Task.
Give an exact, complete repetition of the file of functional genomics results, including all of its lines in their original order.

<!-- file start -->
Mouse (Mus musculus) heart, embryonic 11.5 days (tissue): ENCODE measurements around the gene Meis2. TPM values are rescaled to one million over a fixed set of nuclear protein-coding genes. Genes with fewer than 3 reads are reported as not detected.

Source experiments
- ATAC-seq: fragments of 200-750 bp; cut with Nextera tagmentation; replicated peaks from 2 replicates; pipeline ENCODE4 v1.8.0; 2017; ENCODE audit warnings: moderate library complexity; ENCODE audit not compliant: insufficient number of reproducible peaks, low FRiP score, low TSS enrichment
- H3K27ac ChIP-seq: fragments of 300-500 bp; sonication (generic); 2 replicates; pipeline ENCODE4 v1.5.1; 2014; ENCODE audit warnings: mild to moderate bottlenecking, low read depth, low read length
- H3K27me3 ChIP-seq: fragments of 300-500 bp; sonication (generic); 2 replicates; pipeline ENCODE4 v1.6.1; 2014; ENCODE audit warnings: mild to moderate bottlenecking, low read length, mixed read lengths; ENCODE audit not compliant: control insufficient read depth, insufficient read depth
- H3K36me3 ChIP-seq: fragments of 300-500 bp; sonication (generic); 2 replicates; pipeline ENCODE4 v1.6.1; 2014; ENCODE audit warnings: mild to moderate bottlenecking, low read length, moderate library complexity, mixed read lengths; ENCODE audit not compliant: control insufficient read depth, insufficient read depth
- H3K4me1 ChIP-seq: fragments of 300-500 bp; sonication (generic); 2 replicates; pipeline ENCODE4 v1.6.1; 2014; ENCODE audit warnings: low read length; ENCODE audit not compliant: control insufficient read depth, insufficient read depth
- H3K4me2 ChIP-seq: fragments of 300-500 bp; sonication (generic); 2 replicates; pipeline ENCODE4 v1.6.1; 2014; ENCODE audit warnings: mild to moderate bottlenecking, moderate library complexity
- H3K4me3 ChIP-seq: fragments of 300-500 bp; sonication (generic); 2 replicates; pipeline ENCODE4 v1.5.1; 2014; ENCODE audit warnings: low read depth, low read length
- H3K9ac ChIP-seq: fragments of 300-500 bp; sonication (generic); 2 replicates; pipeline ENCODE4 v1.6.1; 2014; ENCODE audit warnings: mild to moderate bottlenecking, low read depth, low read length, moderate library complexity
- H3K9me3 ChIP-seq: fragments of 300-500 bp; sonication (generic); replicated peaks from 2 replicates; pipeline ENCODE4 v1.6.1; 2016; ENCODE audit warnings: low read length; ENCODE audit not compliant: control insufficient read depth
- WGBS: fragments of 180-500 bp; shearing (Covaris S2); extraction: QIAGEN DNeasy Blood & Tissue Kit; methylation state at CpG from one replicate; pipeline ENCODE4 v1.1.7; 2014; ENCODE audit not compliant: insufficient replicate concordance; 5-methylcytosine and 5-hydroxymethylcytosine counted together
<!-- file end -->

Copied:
Mouse (Mus musculus) heart, embryonic 11.5 days (tissue): ENCODE measurements around the gene Meis2. TPM values are rescaled to one million over a fixed set of nuclear protein-coding genes. Genes with fewer than 3 reads are reported as not detected.

Source experiments
- ATAC-seq: fragments of 200-750 bp; cut with Nextera tagmentation; replicated peaks from 2 replicates; pipeline ENCODE4 v1.8.0; 2017; ENCODE audit warnings: moderate library complexity; ENCODE audit not compliant: insufficient number of reproducible peaks, low FRiP score, low TSS enrichment
- H3K27ac ChIP-seq: fragments of 300-500 bp; sonication (generic); 2 replicates; pipeline ENCODE4 v1.5.1; 2014; ENCODE audit warnings: mild to moderate bottlenecking, low read depth, low read length
- H3K27me3 ChIP-seq: fragments of 300-500 bp; sonication (generic); 2 replicates; pipeline ENCODE4 v1.6.1; 2014; ENCODE audit warnings: mild to moderate bottlenecking, low read length, mixed read lengths; ENCODE audit not compliant: control insufficient read depth, insufficient read depth
- H3K36me3 ChIP-seq: fragments of 300-500 bp; sonication (generic); 2 replicates; pipeline ENCODE4 v1.6.1; 2014; ENCODE audit warnings: mild to moderate bottlenecking, low read length, moderate library complexity, mixed read lengths; ENCODE audit not compliant: control insufficient read depth, insufficient read depth
- H3K4me1 ChIP-seq: fragments of 300-500 bp; sonication (generic); 2 replicates; pipeline ENCODE4 v1.6.1; 2014; ENCODE audit warnings: low read length; ENCODE audit not compliant: control insufficient read depth, insufficient read depth
- H3K4me2 ChIP-seq: fragments of 300-500 bp; sonication (generic); 2 replicates; pipeline ENCODE4 v1.6.1; 2014; ENCODE audit warnings: mild to moderate bottlenecking, moderate library complexity
- H3K4me3 ChIP-seq: fragments of 300-500 bp; sonication (generic); 2 replicates; pipeline ENCODE4 v1.5.1; 2014; ENCODE audit warnings: low read depth, low read length
- H3K9ac ChIP-seq: fragments of 300-500 bp; sonication (generic); 2 replicates; pipeline ENCODE4 v1.6.1; 2014; ENCODE audit warnings: mild to moderate bottlenecking, low read depth, low read length, moderate library complexity
- H3K9me3 ChIP-seq: fragments of 300-500 bp; sonication (generic); replicated peaks from 2 replicates; pipeline ENCODE4 v1.6.1; 2016; ENCODE audit warnings: low read length; ENCODE audit not compliant: control insufficient read depth
- WGBS: fragments of 180-500 bp; shearing (Covaris S2); extraction: QIAGEN DNeasy Blood & Tissue Kit; methylation state at CpG from one replicate; pipeline ENCODE4 v1.1.7; 2014; ENCODE audit not compliant: insufficient replicate concordance; 5-methylcytosine and 5-hydroxymethylcytosine counted together